Monday, April 22, 2013

Autism Understanding & Acceptance 2013 Day 21

Therapeutic horseback riding

A horse taught Thomas the meaning of “stop” and “go”. True story.

This is a picture from Thomas’ first day – he was 4 ½ years old when this picture was taken. He looks a little uncertain here but this quickly became one of his very favorite activities. The very real benefits of riding a horse: increasing core/trunk strength, leg muscle strength, and all the sensory input from being on a horse – especially when trotting, which became Thomas’ absolute favorite time of his entire week!

This first day was no cake walk, but what a reward was to come. We struggled with getting him to tolerate the helmet being on his head, along with the strap under his chin. Then came the startling but eventually cool but ride up the little elevator to get him up to horse level, because little guys like this can’t just hoist themselves up on a full size horse. We sat him on the horse and he was clearly VERY unsure of what the heck was going on. When he began to protest, we told the leader and side-walkers to just go and see what happened. The horse started to walk, and after a moment Thomas stopped fussing. He took it in with this facial expression for a while, which shortly turned to a big grin. He was sold, and so were we.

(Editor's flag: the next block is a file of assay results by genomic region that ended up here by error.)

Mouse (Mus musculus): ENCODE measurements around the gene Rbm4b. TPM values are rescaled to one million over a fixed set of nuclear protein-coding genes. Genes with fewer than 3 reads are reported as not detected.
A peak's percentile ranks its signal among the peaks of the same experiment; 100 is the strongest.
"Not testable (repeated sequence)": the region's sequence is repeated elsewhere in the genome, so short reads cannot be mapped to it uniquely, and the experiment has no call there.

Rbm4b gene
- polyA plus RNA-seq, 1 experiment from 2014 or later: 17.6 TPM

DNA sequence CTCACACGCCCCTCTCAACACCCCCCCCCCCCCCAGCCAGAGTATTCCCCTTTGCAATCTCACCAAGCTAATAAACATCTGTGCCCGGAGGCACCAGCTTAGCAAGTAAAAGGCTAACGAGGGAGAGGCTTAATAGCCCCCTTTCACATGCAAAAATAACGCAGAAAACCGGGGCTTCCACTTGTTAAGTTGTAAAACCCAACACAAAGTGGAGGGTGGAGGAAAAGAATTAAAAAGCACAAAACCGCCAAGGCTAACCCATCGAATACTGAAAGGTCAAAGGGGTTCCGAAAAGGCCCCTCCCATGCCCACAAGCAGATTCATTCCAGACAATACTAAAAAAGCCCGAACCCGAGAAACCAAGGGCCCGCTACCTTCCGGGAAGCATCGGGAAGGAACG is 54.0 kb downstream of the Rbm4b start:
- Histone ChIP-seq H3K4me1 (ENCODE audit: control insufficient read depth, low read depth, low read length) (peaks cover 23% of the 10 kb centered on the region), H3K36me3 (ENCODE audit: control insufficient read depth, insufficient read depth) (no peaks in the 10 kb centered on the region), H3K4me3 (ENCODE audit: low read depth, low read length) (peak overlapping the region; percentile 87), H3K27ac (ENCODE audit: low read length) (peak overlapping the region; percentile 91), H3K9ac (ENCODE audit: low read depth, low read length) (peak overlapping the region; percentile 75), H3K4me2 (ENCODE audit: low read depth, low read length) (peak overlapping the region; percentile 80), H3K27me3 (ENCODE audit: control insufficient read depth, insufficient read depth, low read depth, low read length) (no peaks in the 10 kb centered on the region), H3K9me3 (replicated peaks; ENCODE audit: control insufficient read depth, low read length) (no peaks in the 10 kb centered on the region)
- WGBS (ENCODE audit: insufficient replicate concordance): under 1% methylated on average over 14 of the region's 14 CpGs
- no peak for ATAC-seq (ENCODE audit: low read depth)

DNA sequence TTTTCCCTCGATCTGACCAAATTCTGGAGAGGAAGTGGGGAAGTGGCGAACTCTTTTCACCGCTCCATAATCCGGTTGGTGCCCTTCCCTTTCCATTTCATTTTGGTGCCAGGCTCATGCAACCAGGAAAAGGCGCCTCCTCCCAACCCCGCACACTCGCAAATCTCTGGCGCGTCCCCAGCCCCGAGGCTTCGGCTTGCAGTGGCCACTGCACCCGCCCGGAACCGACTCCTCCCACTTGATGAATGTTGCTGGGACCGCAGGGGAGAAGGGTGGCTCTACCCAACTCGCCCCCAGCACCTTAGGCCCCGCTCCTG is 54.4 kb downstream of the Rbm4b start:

During his 30 minute sessions, he would ride with a leader guiding the horse and a side-walker on each side of the horse to assure he wouldn’t fall off. They’d lead the horse and Thomas around the ring and stop at little work areas to do little activities, such as putting rings on a pole, or tossing little bean bags in to a matching colored bucket. And then there was the trotting. How he would light up and belly laugh all the way around the ring! That was my favorite moment of my week too, I must admit.

The usual words in the ring for stop & go were “walk on” and “whoa”. Because Thomas was still very limited with speech, we used the words “stop” and “go” at first. And the leader would tell Thomas to say “stop” with her, and the horse would then stop. Then she’d prompt him to say “go” with her, and the horse moved. She was putting actual motion with the words; a physical understanding of what those words meant, i.e. This is what “stop” feels like; this is what “go” feels like.

He caught on pretty quickly, but my favorite moment – the moment I knew he knew what the words meant – was when she prompted him to say “stop”…and he grinned at her and said “GO!” Not only did my boy know what “stop” meant, he decided he did not want to, and used a word to express what HE wanted to do! There is no way to impress just how monumental that was.

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